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AcademicGround >> Worthless majors?


5/10/06 11:30 AM
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Vit0r
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Edited: 10-May-06
Member Since: 06/07/2003
Posts: 1845
 
Besides english, what else should incoming freshman steer clear of?
5/10/06 3:18 PM
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Willybone
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Edited: 10-May-06
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History, unless you want to be an academic.

Psychology, because it means you're straight up crazy.
5/10/06 9:08 PM
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plan9records
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Edited: 10-May-06
Member Since: 11/22/2004
Posts: 61
I would like someone to show me the worth of an anthropology or geography major. I know nothing about the fields but my gut says not useful.
5/10/06 9:47 PM
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Logic Rules
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Edited: 10-May-06
Member Since: 08/01/2005
Posts: 9474
International Business Philosophy Most Liberal arts degrees.
5/10/06 10:33 PM
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HellfireMk
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Edited: 10-May-06
Member Since: 04/24/2002
Posts: 1480
I second psychology and philosophy. Also, art, music, dance, anything human rescources related (not that you couldnt find a job with it, but those are the most fucking useless, worhtless pieces of shit I have ever seen), political science, speech, early childhood education (congradulations, you are now qualified to babysit 3 year olds), and theater.
5/10/06 11:51 PM
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pa10002
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Edited: 10-May-06
Member Since: 05/31/2005
Posts: 1225
any major lots of liberals are attracted to
5/11/06 1:20 AM
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Gortiz
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Edited: 11-May-06
Member Since: 01/01/2001
Posts: 5090
What do political science majors do after graduating? Work for a politician, I assume? Are there enough jobs per the number of graduates?
5/11/06 8:27 AM
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OctaviousBP
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Edited: 11-May-06
Member Since: 01/01/2001
Posts: 490
I imagine most with a poli. sci. degree wish to work for the government, but not all. It depends if you've combined majors. Someone with a poli. sci./journalism degree could become a pundit. Law school after can lead to a career in international law. But poli. sci. grads aren't limited to government. There are a gazillion NGOs that you could work for, as well as international institutions. The UN if it is an MA. I'm not a PS major, but closely related, and I work for an NGO, and I love my job. Next year I will be working (knock-on-wood...) in Southeast Asia, living the good life, and getting paid to do it!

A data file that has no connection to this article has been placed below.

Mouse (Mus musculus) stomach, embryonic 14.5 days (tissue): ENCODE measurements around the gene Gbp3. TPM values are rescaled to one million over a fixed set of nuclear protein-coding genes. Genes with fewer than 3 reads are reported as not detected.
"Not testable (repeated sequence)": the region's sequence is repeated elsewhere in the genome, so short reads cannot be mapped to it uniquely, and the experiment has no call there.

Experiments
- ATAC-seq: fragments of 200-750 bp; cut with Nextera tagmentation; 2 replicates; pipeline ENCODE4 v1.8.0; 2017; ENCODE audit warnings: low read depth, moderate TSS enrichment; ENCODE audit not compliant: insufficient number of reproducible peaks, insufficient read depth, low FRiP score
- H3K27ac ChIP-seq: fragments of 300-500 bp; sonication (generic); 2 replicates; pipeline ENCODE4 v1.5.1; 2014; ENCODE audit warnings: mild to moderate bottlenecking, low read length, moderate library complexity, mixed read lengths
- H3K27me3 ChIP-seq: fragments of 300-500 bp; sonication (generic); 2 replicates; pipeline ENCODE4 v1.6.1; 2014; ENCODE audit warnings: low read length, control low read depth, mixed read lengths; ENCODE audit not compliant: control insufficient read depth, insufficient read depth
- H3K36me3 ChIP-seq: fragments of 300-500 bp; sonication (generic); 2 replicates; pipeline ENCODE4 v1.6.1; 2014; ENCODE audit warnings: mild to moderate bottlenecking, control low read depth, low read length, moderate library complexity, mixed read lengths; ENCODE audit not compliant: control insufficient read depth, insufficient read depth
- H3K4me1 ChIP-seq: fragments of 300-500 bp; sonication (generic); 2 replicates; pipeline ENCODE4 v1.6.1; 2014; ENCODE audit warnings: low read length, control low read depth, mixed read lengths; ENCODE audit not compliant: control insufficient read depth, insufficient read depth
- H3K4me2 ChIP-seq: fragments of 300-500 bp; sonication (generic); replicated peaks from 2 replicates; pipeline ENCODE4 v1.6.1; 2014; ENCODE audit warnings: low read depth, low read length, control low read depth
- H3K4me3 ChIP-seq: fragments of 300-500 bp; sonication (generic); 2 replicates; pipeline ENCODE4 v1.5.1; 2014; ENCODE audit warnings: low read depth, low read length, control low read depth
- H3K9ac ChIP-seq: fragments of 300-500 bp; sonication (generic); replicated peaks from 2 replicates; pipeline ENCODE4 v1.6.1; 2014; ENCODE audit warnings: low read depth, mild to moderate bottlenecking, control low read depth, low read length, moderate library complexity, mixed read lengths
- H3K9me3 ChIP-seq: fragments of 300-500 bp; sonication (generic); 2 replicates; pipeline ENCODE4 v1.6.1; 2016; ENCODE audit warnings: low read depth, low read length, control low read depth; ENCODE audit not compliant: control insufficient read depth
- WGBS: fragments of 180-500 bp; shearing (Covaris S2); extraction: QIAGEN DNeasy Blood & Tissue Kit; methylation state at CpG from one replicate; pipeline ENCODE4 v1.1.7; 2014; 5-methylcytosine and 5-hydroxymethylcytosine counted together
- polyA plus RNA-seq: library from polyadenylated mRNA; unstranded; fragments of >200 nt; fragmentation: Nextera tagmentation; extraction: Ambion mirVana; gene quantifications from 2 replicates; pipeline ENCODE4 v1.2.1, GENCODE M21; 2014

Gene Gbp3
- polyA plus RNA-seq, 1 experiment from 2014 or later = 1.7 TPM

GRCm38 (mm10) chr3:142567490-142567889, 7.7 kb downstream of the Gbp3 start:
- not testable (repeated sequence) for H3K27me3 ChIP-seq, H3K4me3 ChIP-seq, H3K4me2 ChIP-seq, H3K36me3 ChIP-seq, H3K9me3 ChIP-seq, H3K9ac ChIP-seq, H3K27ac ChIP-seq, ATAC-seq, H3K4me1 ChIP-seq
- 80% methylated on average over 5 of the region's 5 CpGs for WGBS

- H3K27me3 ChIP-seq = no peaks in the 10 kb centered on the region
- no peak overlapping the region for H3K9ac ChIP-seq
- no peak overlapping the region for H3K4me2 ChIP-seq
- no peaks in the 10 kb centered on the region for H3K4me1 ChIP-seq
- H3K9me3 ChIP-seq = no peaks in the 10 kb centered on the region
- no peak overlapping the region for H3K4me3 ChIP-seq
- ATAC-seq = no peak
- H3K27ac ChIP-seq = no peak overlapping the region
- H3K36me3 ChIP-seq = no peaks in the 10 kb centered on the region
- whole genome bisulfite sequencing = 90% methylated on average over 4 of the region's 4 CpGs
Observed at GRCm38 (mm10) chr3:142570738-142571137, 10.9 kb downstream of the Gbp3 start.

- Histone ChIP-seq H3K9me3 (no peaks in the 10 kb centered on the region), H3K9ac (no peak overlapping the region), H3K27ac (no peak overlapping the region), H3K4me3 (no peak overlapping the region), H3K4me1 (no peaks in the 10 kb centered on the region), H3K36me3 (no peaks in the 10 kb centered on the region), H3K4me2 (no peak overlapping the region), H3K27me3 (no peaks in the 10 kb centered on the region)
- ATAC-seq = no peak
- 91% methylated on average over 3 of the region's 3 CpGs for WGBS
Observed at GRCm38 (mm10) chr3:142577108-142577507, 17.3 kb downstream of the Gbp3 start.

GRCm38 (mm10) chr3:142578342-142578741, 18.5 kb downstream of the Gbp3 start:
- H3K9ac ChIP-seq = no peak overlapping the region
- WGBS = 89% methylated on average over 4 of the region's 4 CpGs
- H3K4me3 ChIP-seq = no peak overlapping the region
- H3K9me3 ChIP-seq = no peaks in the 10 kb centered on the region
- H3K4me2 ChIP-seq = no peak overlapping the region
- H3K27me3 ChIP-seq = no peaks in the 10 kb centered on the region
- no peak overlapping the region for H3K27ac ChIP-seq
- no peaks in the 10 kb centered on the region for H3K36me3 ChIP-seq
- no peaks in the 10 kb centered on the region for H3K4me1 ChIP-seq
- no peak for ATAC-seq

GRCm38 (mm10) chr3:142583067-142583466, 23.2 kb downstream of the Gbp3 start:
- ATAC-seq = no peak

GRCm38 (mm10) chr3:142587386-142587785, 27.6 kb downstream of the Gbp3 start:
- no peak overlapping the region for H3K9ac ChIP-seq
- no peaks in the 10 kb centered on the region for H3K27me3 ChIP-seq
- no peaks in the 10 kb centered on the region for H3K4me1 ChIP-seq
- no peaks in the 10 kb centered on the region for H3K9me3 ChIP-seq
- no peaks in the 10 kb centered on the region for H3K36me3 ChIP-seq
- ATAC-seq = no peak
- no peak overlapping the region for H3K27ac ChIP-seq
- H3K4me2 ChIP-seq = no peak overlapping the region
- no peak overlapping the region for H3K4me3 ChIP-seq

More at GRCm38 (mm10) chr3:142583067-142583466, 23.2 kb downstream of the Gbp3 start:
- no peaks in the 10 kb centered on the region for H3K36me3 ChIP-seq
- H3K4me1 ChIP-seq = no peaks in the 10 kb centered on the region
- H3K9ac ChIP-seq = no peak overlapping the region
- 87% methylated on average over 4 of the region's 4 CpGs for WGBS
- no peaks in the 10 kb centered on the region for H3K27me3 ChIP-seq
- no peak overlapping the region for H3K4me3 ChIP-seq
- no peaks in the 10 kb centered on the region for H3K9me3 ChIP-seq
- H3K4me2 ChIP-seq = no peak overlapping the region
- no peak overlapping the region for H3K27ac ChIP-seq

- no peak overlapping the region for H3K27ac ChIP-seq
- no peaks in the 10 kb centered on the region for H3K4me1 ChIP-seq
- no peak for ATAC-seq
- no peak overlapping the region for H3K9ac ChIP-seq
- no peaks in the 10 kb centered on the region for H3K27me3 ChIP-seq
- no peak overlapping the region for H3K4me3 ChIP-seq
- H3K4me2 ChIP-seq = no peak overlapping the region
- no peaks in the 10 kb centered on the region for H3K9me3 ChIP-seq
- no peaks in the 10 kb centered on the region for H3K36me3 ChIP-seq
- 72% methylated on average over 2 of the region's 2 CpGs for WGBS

5/11/06 3:47 PM
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salsero
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Edited: 11-May-06 04:16 PM
Member Since: 01/01/2001
Posts: 700
It depends on how you look at it. Seeking a credential to enter a specific profession is different than simply getting a degree, IMO. If you want to be technical, two-year tech. degrees and other trade cert. programs are often more financially lucrative in the short term without the corresponding level of debt. Why? You're trained for a specific job, and you start working sooner. Most liberal arts or science undergraduate degrees don't train you to enter a profession, per se. But people earn degrees for many different reasons, and determining worth is an individual thing.
5/11/06 8:30 PM
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Buddhadev
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Edited: 11-May-06
Member Since: 01/01/2001
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"You can only get the shitty job of HS teacher" Why is that a "shitty job"? You get three months off every year, are rarely at work past 5, make OK money (median 44K in the state of NY, for example), and are unfireable if you last 10 years. Sounds like a sweet gig ot me. If I wasn't as opposed to our school system as I am, I'd be tempted to get into it myself.
5/12/06 5:32 AM
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Revolver of Reason